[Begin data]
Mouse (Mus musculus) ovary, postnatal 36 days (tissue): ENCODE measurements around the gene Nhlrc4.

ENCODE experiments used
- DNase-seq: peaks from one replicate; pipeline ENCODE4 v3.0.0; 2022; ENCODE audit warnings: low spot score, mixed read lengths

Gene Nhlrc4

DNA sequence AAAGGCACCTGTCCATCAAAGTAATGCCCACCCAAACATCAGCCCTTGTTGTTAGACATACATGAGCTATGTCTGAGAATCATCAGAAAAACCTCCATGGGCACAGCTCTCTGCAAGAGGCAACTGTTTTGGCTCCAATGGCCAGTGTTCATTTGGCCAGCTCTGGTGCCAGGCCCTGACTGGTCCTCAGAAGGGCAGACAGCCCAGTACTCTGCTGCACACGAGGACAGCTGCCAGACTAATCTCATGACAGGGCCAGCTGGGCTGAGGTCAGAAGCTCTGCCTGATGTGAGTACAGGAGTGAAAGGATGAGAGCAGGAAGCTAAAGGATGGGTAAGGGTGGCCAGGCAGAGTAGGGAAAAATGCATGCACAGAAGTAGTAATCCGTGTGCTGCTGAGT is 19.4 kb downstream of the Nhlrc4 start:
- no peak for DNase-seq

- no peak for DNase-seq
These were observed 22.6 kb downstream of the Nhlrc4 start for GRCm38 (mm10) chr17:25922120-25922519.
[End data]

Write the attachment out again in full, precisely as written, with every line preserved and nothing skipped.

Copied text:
Mouse (Mus musculus) ovary, postnatal 36 days (tissue): ENCODE measurements around the gene Nhlrc4.

ENCODE experiments used
- DNase-seq: peaks from one replicate; pipeline ENCODE4 v3.0.0; 2022; ENCODE audit warnings: low spot score, mixed read lengths

Gene Nhlrc4

DNA sequence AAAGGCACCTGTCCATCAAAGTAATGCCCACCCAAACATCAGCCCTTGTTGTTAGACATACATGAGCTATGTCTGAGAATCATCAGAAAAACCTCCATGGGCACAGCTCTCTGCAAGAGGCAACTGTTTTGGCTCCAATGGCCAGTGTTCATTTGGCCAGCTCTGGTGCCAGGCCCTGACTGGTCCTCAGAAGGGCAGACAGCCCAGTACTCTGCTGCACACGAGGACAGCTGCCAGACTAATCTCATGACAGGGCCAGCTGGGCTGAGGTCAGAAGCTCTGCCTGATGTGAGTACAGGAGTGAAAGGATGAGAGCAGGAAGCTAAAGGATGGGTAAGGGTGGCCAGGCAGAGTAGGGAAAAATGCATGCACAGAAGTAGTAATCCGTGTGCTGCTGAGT is 19.4 kb downstream of the Nhlrc4 start:
- no peak for DNase-seq

- no peak for DNase-seq
These were observed 22.6 kb downstream of the Nhlrc4 start for GRCm38 (mm10) chr17:25922120-25922519.